Keeping Clean Sheets – In your team, GK’s and DEF’s will receive 4 additional points if they keep a clean sheet and play for at least 60 minutes in the match. Please note: if you are checking points in real-time, your player could be awarded CS points and then lose them if they are playing and then concede. The only other position in which you can get clean sheet points is a Midfielder, the same rules apply but you will only receive an additional 1 point for this position.

Getting Assists – Players who make a pass, which is then converted to a goal, will earn you assist points. Irrespective of position, a player is awarded 3 points for an assist.

Playing Well – (BPS) – You can accumulate between 1-3 additional points for each player in your team based on their real-life performance. There are a lot of different metrics used to assess this, but usually, the ‘best performing’ player on that day will receive the most points (3), the next best player will get 2, and so on…

If there is a tie in the BP, then players will be awarded the same number of points. BPs are usually awarded to 3 players, but it can potentially include more players in rarer cases if the BPs for the top players are the same.

So, can my players lose points?

Yes, yes and yes. It is possible and it is not nice when it happens. Players can lose points in the following ways:

Conceding Goals – GK’s, DEF, MID’s will lose the chance to get the clean sheet if they concede a goal. In addition to this, GK’s and DEF will lose an additional point (-1) if they concede two goals (they will receive another -1 for every additional 2 goals conceded).

Getting Carded – If your player receives a yellow or red card, you will lose points (-1 for a yellow card and -3 for a red card).

Missing a Penalty – It happens, and you will lose 2 points when it does.

How do I pick my team?

In FPL, you will have a budget of £100m, which will be spread between the 15 players you need to select before submitting your team. Don’t worry, you can make unlimited free transfers before the start of the season. You can also use the Auto Pick feature to get your team registered, and then tinker with your team afterwards when you have more time.

It may seem like a generous budget, but when you add all of your players, and a few premiums, you will soon realise that it does not go far. Most commonly, it will be your midfielders and strikers who will absorb most of your funds. A good starting point will be to have a good spread of premium players, mid-range players and budget players occupying each position. This will make your team flexible for when the season commences and the standout players begin to emerge.

Can I make changes once I submit my team?

You can indeed. You can make unlimited transfers before the deadline of the first gameweek. It’s pretty common that your team will change several (perhaps even many!) times before the season commences.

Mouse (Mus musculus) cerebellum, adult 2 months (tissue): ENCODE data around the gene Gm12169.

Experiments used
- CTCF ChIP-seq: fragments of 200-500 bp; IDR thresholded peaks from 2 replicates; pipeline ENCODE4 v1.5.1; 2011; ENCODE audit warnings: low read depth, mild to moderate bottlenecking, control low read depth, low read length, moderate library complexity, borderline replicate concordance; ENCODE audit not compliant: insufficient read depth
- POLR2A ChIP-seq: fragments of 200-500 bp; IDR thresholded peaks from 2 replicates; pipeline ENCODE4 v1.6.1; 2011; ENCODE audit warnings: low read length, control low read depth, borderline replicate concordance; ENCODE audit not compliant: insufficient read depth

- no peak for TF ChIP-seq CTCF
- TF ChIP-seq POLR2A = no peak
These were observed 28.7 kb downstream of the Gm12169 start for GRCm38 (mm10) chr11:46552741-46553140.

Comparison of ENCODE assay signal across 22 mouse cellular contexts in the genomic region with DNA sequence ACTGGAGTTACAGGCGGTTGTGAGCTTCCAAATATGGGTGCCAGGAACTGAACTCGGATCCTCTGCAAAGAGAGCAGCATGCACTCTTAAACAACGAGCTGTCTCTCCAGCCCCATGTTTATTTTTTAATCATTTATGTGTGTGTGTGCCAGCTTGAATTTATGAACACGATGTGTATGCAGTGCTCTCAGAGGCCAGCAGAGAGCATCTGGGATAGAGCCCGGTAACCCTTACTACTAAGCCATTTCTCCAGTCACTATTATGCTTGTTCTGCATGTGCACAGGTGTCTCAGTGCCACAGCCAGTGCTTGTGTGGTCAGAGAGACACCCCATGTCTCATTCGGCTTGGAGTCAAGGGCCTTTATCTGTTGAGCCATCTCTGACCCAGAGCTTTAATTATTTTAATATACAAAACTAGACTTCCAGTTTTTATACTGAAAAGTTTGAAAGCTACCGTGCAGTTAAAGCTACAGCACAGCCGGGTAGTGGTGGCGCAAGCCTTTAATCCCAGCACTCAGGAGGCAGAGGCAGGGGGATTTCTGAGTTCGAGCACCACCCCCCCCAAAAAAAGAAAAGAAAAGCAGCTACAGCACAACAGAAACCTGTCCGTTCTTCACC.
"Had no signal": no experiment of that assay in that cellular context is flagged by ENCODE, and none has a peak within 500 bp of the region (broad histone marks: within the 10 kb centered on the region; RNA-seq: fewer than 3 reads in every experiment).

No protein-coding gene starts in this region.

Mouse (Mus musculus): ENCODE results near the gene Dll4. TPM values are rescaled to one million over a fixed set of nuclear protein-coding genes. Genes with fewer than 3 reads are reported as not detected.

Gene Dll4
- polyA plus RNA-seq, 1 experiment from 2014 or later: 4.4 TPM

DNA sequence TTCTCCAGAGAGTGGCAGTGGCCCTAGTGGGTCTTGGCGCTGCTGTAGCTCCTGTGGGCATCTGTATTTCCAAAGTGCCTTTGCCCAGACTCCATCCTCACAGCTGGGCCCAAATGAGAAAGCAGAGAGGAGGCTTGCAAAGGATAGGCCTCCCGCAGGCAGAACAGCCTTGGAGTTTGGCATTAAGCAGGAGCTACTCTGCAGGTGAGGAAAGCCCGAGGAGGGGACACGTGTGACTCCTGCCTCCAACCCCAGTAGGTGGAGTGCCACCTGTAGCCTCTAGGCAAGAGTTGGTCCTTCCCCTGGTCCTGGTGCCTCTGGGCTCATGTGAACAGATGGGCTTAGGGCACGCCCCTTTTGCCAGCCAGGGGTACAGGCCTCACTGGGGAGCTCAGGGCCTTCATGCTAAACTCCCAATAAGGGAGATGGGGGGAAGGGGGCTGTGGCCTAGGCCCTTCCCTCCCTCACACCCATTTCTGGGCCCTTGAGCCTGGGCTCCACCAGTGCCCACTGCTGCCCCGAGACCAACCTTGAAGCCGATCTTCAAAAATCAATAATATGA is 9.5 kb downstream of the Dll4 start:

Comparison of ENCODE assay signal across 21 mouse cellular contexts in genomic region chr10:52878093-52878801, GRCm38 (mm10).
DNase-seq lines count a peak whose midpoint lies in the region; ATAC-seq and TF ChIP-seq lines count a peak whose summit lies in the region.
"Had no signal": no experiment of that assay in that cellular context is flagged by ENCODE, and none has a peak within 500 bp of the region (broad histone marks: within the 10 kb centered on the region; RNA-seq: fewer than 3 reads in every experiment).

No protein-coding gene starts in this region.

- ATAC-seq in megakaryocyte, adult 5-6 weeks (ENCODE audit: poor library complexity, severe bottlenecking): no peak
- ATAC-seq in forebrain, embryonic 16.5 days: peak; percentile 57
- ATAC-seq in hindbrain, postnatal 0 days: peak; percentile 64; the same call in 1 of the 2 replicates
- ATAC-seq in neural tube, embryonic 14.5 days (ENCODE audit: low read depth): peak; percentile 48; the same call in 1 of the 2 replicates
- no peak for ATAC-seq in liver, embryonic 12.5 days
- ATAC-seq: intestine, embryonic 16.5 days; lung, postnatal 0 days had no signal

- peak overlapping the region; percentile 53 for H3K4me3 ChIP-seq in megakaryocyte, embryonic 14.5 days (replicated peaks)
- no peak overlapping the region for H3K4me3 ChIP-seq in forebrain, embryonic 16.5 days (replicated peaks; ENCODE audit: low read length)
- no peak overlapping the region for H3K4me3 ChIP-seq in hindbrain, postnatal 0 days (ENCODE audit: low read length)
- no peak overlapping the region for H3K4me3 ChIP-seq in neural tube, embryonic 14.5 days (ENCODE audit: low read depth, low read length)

Once Gameweek 1 (GW1) is completed, you will be given one free transfer which you can make in GW2. You don’t have to use it; you could ‘bank the transfer’ which will allow you to make 2 free transfers in GW3. Please note: you can only bank a maximum of one additional transfer, any additional banked transfers will be lost.

You can actually make as many transfers as you like each gameweek, but each one (additional to your free transfers) will come at a cost of 4 points.

How should I allocate my budget?

This is a very difficult question to answer, but we will do our best.

We personally like to invest more budget on Midfielders and Forwards as, generally, these guys will get you the most points overall. When it comes to the Goalkeeper, we like to pick someone who is a budget player, who is likely to be from weaker teams. The only points a goalkeeper tends to receive are 2 points for playing over 60 minutes and an additional 4 points if they manage to keep a clean sheet (unless you’re Alisson Becker, of course!)

With Defenders, we might throw a premium in there depending on fixtures and how attack-minded they are. Defenders get 5 points for a goal as opposed to a Midfielder who gets 4 and a striker who gets 3. If you have strong faith in a defender (like Trent Alexander-Arnold for example), a premium defender can pay off massively. This player, for example, will be someone who is likely to get a clean sheet but also has the potential to get either an assist or a goal in any game. Investment in a premium defender will impact the budget you have on the rest of the squad. Goalkeepers and Defenders, as a general rule, should be kept as cheap as possible (within reason) and they have to be starters.

A good balance is the way forward. As an example, you could select 4 players for your bench that are the cheapest players in the game, which allows you to upgrade your starting XI. That being said, this can hurt you in a big way if you have an injury crisis. For example, if one of your players doesn’t play, a substitute can come on from the bench and still earn you points. This is when a balanced squad can negate risks.